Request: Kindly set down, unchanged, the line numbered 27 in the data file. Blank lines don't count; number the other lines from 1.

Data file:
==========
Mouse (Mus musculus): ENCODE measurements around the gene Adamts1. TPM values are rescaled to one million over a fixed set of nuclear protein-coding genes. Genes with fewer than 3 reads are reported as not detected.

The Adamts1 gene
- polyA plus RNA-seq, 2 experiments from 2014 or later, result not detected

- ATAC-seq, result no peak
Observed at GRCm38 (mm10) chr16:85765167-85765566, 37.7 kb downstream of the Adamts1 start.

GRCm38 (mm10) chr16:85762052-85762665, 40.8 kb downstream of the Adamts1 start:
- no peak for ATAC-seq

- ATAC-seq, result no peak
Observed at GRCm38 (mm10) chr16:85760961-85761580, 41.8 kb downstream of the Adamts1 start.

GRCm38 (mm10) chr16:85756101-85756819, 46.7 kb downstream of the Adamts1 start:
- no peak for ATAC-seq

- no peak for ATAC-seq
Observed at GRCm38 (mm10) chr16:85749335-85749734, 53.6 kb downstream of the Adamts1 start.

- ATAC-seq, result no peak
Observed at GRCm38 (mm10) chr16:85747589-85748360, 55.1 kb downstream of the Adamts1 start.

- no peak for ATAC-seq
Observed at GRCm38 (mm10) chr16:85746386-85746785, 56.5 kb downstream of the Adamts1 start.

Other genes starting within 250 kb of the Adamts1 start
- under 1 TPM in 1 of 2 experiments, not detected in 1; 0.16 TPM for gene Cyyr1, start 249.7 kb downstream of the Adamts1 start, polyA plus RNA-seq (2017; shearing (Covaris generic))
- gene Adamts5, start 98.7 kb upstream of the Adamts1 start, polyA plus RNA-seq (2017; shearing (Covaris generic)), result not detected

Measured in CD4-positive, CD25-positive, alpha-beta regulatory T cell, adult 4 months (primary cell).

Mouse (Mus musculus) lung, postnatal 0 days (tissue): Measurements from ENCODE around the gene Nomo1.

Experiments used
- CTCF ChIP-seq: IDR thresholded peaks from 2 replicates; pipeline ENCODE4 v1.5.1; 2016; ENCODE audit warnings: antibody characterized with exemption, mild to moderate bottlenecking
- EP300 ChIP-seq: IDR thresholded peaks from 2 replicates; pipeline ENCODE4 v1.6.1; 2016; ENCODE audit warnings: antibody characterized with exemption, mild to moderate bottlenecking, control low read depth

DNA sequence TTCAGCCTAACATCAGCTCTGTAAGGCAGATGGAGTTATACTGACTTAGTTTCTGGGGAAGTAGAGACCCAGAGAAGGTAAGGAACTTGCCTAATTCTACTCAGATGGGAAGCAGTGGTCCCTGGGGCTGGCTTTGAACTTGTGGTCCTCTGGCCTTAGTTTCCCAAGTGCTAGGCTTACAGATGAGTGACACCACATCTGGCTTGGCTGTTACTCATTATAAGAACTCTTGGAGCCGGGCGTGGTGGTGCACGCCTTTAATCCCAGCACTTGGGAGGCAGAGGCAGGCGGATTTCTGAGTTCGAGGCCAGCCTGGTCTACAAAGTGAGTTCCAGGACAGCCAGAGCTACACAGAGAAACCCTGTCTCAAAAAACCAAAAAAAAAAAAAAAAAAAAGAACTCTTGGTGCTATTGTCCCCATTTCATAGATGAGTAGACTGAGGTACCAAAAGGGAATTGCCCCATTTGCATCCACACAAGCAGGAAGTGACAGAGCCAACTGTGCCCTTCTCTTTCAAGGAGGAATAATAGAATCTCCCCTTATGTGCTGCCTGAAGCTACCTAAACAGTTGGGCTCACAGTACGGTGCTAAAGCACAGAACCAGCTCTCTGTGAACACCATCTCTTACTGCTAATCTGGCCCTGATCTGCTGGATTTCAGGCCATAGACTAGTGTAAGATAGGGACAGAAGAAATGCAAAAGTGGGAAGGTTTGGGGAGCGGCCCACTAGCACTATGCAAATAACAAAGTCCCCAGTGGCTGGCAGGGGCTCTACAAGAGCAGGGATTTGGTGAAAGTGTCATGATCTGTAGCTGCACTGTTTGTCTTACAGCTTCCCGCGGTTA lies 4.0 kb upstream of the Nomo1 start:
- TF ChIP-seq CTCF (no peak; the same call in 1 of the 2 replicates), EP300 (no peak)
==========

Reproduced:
- TF ChIP-seq CTCF (no peak; the same call in 1 of the 2 replicates), EP300 (no peak)